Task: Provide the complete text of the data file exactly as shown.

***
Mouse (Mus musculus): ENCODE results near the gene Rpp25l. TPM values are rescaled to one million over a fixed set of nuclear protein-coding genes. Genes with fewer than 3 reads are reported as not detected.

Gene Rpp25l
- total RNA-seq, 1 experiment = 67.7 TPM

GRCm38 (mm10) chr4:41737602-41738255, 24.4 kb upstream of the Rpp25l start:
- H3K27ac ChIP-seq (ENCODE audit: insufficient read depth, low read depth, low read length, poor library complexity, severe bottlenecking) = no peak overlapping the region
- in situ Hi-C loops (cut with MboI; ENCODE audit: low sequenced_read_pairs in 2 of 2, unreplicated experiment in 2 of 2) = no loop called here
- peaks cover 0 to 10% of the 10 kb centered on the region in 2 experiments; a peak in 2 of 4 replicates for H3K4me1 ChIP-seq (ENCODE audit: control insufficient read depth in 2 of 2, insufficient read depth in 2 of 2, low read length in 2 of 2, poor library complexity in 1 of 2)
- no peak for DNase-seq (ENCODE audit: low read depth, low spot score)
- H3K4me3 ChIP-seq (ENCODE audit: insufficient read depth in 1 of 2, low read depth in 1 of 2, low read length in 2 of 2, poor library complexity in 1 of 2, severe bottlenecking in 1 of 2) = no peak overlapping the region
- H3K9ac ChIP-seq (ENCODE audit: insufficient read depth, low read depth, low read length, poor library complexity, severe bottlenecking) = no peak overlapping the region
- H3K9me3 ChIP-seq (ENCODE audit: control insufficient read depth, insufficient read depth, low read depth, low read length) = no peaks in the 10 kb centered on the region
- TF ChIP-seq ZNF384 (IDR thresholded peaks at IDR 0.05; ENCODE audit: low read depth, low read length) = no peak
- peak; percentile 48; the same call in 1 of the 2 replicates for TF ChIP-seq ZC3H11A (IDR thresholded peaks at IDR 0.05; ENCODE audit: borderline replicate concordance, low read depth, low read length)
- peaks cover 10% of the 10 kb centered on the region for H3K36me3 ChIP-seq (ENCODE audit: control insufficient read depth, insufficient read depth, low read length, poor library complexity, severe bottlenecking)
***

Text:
Mouse (Mus musculus): ENCODE results near the gene Rpp25l. TPM values are rescaled to one million over a fixed set of nuclear protein-coding genes. Genes with fewer than 3 reads are reported as not detected.

Gene Rpp25l
- total RNA-seq, 1 experiment = 67.7 TPM

GRCm38 (mm10) chr4:41737602-41738255, 24.4 kb upstream of the Rpp25l start:
- H3K27ac ChIP-seq (ENCODE audit: insufficient read depth, low read depth, low read length, poor library complexity, severe bottlenecking) = no peak overlapping the region
- in situ Hi-C loops (cut with MboI; ENCODE audit: low sequenced_read_pairs in 2 of 2, unreplicated experiment in 2 of 2) = no loop called here
- peaks cover 0 to 10% of the 10 kb centered on the region in 2 experiments; a peak in 2 of 4 replicates for H3K4me1 ChIP-seq (ENCODE audit: control insufficient read depth in 2 of 2, insufficient read depth in 2 of 2, low read length in 2 of 2, poor library complexity in 1 of 2)
- no peak for DNase-seq (ENCODE audit: low read depth, low spot score)
- H3K4me3 ChIP-seq (ENCODE audit: insufficient read depth in 1 of 2, low read depth in 1 of 2, low read length in 2 of 2, poor library complexity in 1 of 2, severe bottlenecking in 1 of 2) = no peak overlapping the region
- H3K9ac ChIP-seq (ENCODE audit: insufficient read depth, low read depth, low read length, poor library complexity, severe bottlenecking) = no peak overlapping the region
- H3K9me3 ChIP-seq (ENCODE audit: control insufficient read depth, insufficient read depth, low read depth, low read length) = no peaks in the 10 kb centered on the region
- TF ChIP-seq ZNF384 (IDR thresholded peaks at IDR 0.05; ENCODE audit: low read depth, low read length) = no peak
- peak; percentile 48; the same call in 1 of the 2 replicates for TF ChIP-seq ZC3H11A (IDR thresholded peaks at IDR 0.05; ENCODE audit: borderline replicate concordance, low read depth, low read length)
- peaks cover 10% of the 10 kb centered on the region for H3K36me3 ChIP-seq (ENCODE audit: control insufficient read depth, insufficient read depth, low read length, poor library complexity, severe bottlenecking)